The next day; I woke with the sun- wire brush on drill I set to work on the cabinet with purpose, I was determined to get it down to bare metal before the sun got to high in the sky. Thankfully I was successful at this task. I alternated between the wire brush and my orbital sander with 80 grit paper. They both had their functions – the wire brush was better for working smaller spaces for detail work, the sander was better for larger areas.
When the sun was sinking low around 8pm – I returned to the cabinet, having thoroughly taped off the glass on the door and removed whatever dust had gathered from the sanding earlier in the day. For the primer coat I had selected Krylon Cold Galvanizing spray. This stuff is great & about the only good product that this company makes in my opinion. All their other paint is watery garbage! But the Galvanizing spray did the trick – it dries fast and really protects metal as evident from the bike frame I’ve used it on, which has been running strong for 3+ years of rainy summer rides. I’m a fan of color though and wanted the cabinet to really pop! Not that primer grey isn’t awesome – sometimes it really makes a statement – but for the sake of replicating the color this cabinet would have been in the period when it was first welded, I needed a nontraditional color.
After extensive meetings with my CFO (the Mrs.) and Eat Knit & DIY’s own Krista Winters, we came to the decision that a pale surgical green would be the way to go. I could only scrounge up two cans of the color we had selected, so I opted to paint the inside of the cabinet using Rustoleum: Painters Touch “Navajo White”, (not sure why it’s called that, but I’m not clever enough to work for the color naming committee at Rustoleum). It’s good paint and affordable. The green color was expensive when I had bought it years before and was more than likely discontinued for just that reason. I applied 2-3 light coats to the inside/ outside of the cabinet & let it dry for 2 days.
Next on the list – reattaching the hardware that I had stripped & polished separately… hinges & door clasp. The screws for both needed to be replaced because they were heavily caked with paint and would have been too labor intensive to fully strip. Easy you’d think… “buy new screws” this would have been easier if the mom & pop hardware I went to wasn’t charging $2 a screw for brass screws… I’m all about local business, but screw that! Home Depot it was; for the obligatory 3rd visit for this project. They had the right size & thread pattern, but not the right length (needed ¼”, shortest they had was ¾”). Having been through this before I had just the right tool at my disposal… the trusty bolt cutter! Good for chain link fences, nincompoops who lock to your bicycle while you’re at work & of course… Bolts ;). Done Deal!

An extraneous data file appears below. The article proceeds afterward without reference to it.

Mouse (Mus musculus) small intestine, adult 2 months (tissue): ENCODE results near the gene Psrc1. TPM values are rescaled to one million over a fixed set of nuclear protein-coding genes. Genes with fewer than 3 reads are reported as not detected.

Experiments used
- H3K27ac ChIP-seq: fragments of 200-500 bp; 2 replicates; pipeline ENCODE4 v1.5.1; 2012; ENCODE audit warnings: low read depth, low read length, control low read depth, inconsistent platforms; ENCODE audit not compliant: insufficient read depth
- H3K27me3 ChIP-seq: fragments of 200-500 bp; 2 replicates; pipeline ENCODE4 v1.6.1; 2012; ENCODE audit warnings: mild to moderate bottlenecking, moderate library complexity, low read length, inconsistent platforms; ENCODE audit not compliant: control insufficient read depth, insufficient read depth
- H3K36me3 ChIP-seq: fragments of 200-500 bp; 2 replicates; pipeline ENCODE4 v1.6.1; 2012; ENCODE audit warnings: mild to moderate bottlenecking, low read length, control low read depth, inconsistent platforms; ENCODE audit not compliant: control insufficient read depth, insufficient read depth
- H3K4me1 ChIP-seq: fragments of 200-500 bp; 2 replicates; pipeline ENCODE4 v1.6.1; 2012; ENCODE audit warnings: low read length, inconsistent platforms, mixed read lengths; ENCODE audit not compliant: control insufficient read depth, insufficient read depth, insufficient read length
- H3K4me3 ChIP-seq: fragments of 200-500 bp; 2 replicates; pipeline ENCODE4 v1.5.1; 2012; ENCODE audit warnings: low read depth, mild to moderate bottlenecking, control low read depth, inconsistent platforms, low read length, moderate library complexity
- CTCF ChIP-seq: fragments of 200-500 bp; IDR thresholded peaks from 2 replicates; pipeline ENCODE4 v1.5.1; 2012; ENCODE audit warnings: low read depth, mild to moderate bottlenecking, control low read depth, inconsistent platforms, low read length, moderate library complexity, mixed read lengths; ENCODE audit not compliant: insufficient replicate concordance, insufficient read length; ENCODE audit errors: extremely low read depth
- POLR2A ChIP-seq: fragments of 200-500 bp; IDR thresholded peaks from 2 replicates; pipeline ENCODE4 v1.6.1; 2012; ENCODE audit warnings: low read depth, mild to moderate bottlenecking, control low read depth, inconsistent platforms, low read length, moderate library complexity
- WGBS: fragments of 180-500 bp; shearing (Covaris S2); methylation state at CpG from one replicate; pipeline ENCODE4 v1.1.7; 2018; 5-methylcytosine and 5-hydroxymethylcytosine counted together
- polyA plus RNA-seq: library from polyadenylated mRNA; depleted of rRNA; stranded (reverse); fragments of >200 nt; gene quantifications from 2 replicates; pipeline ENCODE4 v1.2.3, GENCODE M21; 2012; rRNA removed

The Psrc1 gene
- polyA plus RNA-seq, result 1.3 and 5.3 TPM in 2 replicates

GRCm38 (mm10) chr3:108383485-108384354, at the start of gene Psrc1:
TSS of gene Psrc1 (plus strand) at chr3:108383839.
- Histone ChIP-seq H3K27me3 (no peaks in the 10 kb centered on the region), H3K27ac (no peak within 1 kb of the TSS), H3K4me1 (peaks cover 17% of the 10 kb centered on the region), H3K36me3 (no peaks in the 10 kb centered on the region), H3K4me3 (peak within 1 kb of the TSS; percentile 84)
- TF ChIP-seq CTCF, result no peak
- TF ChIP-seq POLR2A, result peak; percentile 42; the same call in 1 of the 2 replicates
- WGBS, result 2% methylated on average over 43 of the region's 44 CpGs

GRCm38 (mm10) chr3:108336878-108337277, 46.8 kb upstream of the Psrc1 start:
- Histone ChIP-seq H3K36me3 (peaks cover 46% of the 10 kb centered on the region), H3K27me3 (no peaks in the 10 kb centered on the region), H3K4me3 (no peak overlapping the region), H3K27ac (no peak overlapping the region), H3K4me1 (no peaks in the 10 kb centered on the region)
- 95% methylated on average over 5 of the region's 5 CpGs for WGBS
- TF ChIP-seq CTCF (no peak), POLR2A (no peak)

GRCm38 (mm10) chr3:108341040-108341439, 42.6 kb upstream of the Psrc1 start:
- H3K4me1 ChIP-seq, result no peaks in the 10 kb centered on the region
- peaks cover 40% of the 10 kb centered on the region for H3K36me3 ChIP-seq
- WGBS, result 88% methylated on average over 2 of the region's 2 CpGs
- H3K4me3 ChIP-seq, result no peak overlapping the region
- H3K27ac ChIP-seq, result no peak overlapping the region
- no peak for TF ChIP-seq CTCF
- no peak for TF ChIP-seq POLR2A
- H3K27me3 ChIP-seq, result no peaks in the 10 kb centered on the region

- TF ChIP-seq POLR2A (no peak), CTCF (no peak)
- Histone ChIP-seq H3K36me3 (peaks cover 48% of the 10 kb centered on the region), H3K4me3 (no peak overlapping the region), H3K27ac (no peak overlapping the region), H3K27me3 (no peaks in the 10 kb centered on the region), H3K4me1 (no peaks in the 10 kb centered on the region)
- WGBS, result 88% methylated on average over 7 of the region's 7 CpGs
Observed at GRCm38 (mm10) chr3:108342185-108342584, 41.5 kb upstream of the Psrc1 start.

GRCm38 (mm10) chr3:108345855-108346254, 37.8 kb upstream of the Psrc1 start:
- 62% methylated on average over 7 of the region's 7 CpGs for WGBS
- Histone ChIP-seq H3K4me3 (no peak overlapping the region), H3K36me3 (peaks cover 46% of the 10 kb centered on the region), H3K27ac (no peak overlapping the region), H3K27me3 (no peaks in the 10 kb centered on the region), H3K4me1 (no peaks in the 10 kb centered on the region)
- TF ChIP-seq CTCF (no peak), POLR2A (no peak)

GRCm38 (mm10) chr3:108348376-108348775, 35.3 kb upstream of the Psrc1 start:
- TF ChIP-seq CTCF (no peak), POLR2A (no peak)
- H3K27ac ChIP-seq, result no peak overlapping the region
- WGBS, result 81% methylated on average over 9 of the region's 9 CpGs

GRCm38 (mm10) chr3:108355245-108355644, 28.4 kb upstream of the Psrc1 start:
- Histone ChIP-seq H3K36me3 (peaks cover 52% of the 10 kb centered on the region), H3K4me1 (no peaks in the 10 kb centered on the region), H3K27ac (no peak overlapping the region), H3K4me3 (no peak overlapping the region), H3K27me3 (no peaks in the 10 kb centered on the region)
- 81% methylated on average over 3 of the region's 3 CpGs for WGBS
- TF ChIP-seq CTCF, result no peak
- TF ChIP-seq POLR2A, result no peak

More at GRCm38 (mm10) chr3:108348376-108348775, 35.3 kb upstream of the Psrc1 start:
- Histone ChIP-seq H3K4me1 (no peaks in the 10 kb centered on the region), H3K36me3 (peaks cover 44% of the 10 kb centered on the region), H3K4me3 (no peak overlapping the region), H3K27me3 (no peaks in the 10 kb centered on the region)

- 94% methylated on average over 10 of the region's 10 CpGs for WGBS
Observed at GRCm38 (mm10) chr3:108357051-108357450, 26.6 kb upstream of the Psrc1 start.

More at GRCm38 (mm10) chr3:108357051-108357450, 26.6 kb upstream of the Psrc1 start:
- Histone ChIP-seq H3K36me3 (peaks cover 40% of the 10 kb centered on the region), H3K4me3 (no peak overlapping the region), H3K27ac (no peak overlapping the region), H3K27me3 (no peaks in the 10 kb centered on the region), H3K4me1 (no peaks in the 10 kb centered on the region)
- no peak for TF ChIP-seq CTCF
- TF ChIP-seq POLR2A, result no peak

I’m a stickler for details and I wanted this thing to not just look the part – I wanted it to state it’s initially intended purpose, so I set to work on designing a decal – looking at references on the net; I decided upon one that looked period appropriate and set to work replicating it in Adobe Illustrator a program I have a working knowledge. I emailed my design off to 3 different online decal printers and after getting a range of $50 – $100 – I decided to go cheap and it worked out just fine. Who needs to pay NY prices for decals when smaller companies in Florida (speedysigns.com) can do the same work with less overhead. They’re more pleasant to deal with and sent me extra pieces just in case the application got botched. Thankfully the stripper fumes had yet to destroy my nervous system so I was able to get the decal applied as I wanted it on the 1st try; Science be Damned!
Hope you too can appreciate the finished product after the hours of labor which went into it’s rebirth.